In Japan, definitely yes. In Nara, large numbers of deer roam around Buddhist temples and Shinto shrines. A legend has it that a deity flew through the air on a white deer to Nara from a far-away place. This story has great cultural significance. It blends Shintoism, with its shamanic roots, and Buddhism. The sacred Sika deer are seen as messengers of the gods and auspicious omens.
This brings me to the tutorial at hand. I have used a famous Japanese painting of the white deer of Nara as color inspiration.
Unconscious inspiration for my deer drawing
But first, I want to share a story. Sometimes, when we do creative work, we don't know the origin of the inspiration. A few years ago, I illustrated a coloring calendar for a Norwegian publisher that sold 11.000 copies. One of the illustrations featured three deer. When I drew it, I had this urge to draw a peculiar plant on the back of the deer. And a sun above it. I wondered why, with no obvious answer.
Sometime later, I saw some beautiful artwork of the famous flying deer of Nara. The deer has a sacred Sakaki tree on its back and a disk with five Buddhist deities nesting in the tree. Mystery solved.
The thing is, I loved making this drawing. I have cherished memories of visiting Nara when our son was a small boy and we were living in Norway. Now, we live close to Nara and I visit every now and then. Nara Park is amazing with Shinto shrines, Buddhist temples and friendly deer everywhere.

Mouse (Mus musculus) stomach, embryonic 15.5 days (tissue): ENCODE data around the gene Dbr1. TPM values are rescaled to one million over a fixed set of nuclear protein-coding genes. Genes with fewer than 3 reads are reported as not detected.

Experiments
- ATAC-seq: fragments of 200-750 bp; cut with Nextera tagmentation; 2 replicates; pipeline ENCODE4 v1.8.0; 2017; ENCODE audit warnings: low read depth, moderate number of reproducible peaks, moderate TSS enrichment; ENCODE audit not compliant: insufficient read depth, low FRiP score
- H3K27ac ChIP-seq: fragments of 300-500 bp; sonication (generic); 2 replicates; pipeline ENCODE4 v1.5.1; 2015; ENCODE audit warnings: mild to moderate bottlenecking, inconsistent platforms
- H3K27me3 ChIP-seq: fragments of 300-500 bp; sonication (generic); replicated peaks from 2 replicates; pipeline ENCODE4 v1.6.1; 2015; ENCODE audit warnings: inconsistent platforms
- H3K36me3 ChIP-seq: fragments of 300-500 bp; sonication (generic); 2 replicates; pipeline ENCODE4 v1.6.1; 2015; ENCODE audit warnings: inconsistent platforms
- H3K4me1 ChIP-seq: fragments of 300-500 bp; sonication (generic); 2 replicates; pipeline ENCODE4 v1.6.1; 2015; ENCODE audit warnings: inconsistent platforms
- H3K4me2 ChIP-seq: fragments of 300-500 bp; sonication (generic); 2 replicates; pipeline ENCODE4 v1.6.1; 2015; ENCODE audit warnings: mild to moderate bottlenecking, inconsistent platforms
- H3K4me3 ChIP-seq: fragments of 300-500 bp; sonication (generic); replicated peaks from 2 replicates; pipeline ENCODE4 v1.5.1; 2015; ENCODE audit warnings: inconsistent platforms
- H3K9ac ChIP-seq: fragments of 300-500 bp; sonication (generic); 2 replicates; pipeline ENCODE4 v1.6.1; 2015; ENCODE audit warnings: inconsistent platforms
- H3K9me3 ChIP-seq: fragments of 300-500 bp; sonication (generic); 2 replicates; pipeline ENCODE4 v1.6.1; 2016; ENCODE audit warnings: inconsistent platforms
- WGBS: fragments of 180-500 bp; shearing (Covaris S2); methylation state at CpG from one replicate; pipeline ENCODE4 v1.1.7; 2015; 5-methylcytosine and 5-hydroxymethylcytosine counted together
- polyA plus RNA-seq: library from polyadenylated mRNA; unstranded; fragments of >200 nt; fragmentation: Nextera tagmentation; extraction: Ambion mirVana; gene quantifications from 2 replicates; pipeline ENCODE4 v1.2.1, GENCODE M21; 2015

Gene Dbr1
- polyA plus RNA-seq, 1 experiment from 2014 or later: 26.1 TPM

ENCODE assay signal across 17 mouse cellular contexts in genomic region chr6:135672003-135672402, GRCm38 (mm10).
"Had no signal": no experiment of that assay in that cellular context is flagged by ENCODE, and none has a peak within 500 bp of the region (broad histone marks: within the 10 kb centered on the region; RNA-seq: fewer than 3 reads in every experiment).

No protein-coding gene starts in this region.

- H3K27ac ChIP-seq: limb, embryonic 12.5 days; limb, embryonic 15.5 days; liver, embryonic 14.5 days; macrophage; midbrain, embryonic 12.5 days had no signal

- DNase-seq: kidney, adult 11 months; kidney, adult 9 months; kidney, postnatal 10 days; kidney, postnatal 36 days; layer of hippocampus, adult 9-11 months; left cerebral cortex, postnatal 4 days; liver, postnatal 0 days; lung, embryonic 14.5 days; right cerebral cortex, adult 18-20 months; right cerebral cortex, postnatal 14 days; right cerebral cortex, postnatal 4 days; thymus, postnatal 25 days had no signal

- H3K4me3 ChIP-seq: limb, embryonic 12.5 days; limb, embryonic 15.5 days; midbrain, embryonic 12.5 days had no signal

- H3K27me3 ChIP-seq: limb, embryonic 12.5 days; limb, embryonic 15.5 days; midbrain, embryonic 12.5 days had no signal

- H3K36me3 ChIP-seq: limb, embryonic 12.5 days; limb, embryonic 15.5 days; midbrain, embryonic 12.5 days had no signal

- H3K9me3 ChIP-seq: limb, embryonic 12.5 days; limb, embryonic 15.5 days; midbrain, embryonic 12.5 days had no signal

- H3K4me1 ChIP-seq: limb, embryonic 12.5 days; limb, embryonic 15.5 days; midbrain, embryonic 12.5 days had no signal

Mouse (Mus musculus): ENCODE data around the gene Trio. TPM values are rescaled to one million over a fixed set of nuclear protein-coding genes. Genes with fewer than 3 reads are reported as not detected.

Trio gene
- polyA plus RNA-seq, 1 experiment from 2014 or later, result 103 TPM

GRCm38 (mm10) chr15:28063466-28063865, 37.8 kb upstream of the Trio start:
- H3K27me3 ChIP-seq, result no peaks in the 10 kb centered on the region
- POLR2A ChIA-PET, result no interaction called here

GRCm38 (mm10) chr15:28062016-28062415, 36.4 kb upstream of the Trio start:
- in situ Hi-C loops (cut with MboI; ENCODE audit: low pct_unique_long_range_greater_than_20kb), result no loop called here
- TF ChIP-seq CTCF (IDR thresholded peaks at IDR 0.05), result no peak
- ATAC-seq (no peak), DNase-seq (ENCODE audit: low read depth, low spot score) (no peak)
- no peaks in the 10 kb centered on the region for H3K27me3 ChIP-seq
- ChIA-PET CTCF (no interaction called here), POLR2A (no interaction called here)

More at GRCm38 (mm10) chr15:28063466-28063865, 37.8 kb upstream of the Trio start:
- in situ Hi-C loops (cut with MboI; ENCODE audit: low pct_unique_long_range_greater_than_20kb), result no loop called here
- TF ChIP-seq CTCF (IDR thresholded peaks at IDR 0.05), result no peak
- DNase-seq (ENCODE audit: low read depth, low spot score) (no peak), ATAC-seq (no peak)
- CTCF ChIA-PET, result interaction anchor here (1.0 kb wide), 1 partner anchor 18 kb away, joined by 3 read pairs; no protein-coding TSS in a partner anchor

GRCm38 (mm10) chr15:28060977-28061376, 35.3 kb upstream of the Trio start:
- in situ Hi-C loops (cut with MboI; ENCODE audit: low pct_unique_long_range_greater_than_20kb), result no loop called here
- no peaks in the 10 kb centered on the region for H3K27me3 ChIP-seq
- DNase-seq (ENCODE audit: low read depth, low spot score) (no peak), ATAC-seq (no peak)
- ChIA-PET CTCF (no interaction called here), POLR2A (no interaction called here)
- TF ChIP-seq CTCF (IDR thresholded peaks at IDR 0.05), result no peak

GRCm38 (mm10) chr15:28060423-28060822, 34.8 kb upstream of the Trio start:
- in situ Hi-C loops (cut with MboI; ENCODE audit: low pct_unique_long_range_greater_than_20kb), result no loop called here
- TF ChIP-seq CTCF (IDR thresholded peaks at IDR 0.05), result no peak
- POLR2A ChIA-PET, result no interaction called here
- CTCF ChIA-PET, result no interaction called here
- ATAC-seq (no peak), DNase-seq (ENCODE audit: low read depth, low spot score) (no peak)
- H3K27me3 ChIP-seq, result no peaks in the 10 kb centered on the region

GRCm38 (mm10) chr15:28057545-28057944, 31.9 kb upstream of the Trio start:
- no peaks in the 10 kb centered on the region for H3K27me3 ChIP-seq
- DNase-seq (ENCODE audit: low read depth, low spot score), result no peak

Watercolor tutorial of the deer animal spirit
The gentle spirit of the deer invites you to enjoy a quiet moment of mindfulness with watercolor. This tutorial is meant to be playful and it is easy to do. You can download my drawing as an outline in One Tree Art Club and trace the drawing (link to an article on how to trace onto watercolor paper).
I have picked up many colors from the beautiful Japanese painting of the flying deer of Nara (see image above). The white deer is the animal symbol of the grand Shinto shrine Kasuga Taisha.
When I started painting, I decided to select only four colors. I thought a nearly white deer was too light against a white background. As you can see I made the base color a bit towards green.
I show you how I mix colors to produce new ones. More or less of one color in the mix will change the result, so you need to experiment. Mix until you get colors that you love.
The painting steps
First, paint the area of the deer that will have the base color with plenty of water. This will make the paint flow nicely with an uneven concentration of pigment. Paint with the light green color.
Add a touch of other colors, such as brown, ochre, and moss to create more texture.
Now is the time to decide on the distribution of color to create a balanced composition. Wait until it's completely dry to start painting.
Start with the strongest, dominant color. In this case, it's terracotta brown. As I paint, I realize I prefer it to be more on the red side and add a bit of red to make it brighter. By giving the letter G and the antlers a strong color, they become natural focal points in the painting. Moss green takes second place.
Distribute brown and ochre.
You can animate the painting with playful placements of white dots and stripes. Just feel your way as you place these decorations. Use white gouache. This gives you a solid water-based paste rather than runny watercolor. Paint the white with a very fine brush.
Trace the outline with a sepia (dark brown) colored pencil. Draw gently with more colored pencils on the rest of the picture. This will highlight colors. You can also create some volume in the body of the deer with colored pencils.
And that's it, all done. Have fun!